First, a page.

Detecting Sarcasm

By on October 18, 2017

Beep, beep, beep, if there was a magical sarcasm detector, yeah, that would be great. But alas there isn’t. However, you can still sense its presence. Of course, this is easier when speaking, but writing not so much. It’s possible though, here are some very strong indicators.

Humor is Clearly Used

If humor is already in use, there’s an increased chance that whatever offends you is not meant to be taken seriously, or meant at all. Sarcasm is a form of parody, hyperbole, it’s often dry, or hyperbolic delivery is meant to highlight ridiculousness.

Other kinds of humor accompanying it, highlights it even more, makes it sound more surreal. You will never see sarcasm by itself, or as the only tool used to achieve this.Sarcasm is actually very grounded, provides balance. That interrupts the giggle fits, makes you stop and think.

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What are You Reading?

Term Papers and an article in “The Onion” are two very different things, they don’t sound alike at all. Because they’re not supposed to. They communicate their points, and seriousness, in their own ways.

If a document is intrinsically more serious, structured, dry, and not fun to read- there won’t be a lot of sarcasm. But an article on “Yes I am Judging You”, www.ehadams.wordpress.com, is intrinsically serious, but not. It has a different feel, and different elements, style. It will be sarcastic and humorous. More fun to read, so expect to hopefully giggle a little.

Tone

You cannot overlook tone in writing. You don’t have to read it out loud, but you get the mood, intention, of a piece from reading it, and hints like the topic, other writing elements.

If the tone is less serious, expect humor and sarcasm. If it’s serious, don’t not expect it, but expect it less. “I’m a monkey’s uncle”, is a serious statement in an autobiography written by a hyper-intelligent monkey, who is an uncle. And the hard road it had in life, being accepted by human society, with stories of loss, hope, friendship, and how life is bananas but beautiful.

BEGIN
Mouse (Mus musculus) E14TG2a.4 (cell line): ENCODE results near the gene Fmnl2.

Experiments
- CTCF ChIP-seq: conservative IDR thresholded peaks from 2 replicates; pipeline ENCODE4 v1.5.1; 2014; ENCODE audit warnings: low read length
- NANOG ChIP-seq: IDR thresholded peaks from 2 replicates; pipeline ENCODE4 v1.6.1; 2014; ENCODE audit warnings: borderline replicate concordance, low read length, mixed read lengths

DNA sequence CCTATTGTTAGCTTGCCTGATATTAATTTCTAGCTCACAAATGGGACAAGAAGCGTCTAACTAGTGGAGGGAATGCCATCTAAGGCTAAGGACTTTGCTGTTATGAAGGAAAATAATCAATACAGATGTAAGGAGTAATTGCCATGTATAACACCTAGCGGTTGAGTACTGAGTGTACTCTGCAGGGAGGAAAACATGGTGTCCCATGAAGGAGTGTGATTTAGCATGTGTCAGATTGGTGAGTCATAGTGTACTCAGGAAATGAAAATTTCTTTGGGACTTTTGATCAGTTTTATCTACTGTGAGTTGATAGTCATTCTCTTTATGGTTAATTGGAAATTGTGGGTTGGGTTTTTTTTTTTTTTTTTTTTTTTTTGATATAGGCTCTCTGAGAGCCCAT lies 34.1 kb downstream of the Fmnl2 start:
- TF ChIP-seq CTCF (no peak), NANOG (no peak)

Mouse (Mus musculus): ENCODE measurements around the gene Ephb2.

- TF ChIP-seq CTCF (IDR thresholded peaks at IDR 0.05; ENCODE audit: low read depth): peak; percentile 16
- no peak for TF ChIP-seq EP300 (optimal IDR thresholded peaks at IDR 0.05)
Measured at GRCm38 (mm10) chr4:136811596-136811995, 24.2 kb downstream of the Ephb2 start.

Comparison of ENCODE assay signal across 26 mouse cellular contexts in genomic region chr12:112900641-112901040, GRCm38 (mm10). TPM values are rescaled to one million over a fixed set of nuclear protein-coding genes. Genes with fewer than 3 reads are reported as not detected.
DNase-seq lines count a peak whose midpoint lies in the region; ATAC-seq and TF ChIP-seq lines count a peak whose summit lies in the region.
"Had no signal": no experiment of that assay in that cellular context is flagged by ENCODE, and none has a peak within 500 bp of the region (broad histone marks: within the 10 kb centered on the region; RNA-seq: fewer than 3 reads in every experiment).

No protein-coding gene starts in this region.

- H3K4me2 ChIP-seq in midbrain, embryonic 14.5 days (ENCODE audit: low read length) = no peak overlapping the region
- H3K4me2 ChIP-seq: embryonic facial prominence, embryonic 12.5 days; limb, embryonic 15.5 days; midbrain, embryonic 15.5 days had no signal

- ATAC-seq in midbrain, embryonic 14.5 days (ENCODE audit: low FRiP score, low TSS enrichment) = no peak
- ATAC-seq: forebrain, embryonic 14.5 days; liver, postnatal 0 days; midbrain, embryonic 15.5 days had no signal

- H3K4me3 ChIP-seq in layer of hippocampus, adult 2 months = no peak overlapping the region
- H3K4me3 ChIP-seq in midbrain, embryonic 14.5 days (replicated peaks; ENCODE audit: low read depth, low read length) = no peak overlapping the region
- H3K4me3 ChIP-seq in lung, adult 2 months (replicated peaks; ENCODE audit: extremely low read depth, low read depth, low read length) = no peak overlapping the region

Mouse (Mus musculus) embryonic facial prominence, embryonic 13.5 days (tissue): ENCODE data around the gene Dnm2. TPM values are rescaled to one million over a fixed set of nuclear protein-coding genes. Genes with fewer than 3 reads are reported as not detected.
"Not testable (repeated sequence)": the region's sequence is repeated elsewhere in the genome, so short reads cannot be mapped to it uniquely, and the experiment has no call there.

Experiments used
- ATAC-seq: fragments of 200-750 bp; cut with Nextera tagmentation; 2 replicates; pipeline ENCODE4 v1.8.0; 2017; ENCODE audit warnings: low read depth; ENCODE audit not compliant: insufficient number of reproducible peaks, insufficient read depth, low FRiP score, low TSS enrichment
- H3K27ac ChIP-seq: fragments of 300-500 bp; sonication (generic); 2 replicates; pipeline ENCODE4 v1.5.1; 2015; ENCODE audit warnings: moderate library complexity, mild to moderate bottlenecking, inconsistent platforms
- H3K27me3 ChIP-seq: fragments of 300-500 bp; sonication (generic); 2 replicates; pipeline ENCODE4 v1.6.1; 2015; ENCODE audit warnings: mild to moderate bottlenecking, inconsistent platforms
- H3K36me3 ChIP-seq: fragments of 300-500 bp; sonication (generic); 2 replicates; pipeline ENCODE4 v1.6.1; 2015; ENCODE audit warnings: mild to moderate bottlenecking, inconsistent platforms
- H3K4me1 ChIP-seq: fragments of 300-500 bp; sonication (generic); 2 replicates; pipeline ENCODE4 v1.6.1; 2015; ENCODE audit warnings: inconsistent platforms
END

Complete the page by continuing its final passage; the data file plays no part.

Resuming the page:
“I’m a monkey’s uncle” used by Scar in “The Lion King”, is not meant to be taken seriously. It was a joke, his only joke in the entire movie. Simba was also clearly a lion, not a monkey. Scar was being sarcastic, and only equating Simba with a monkey because of his shenanigans.

Sarcasm is meant to be taken, but not literally.

Jews Caused the Civil War

Oh my, they did? What a- this statement seems out of place, shocking, why is….like Scar’s only joke in “The Lion King”. Sarcasm is disjarring and out of place in it’s essence. It’s shocking, it makes a point, makes you think, then laugh.

Some things are also just so categorically untrue, and people who know this will say them, but not mean them. It’s their way of mocking it. As Scar was mocking Simba in “The Lion King”, me saying “Jews Caused the Civil War”, is mocking that person on Twitter who actually sent me that link to that website.

Language

Language is key, they don’t just have denotations, they have connotations. They carry certain meanings, history. If words humorous, or not that serious or academic in nature are being used, that’s a sign.

Not to say that big, scary looking words can’t be used not seriously, but it’s just extra work for the writer and reader. It takes a very special, specific audience to warrant that extra work.

For example, “As a Christian, I am cool with schmersmorchman.” Obviously, duh, everyone knows what schmersmorchman is.

But “As a Catholic, I am against antidisestablishmenterrianism”, the heck? It takes work, and the more work it takes, the faster the humor flies away. Although if you get it, it’s kind of funny, and pretty darn sarcastic.

Sarcasm is hard to pull off in writing, successfully, and even harder to detect. But it can be done, and there are signs. You just have to know what you’re looking for, and not be offended by everything you don’t immediately get.

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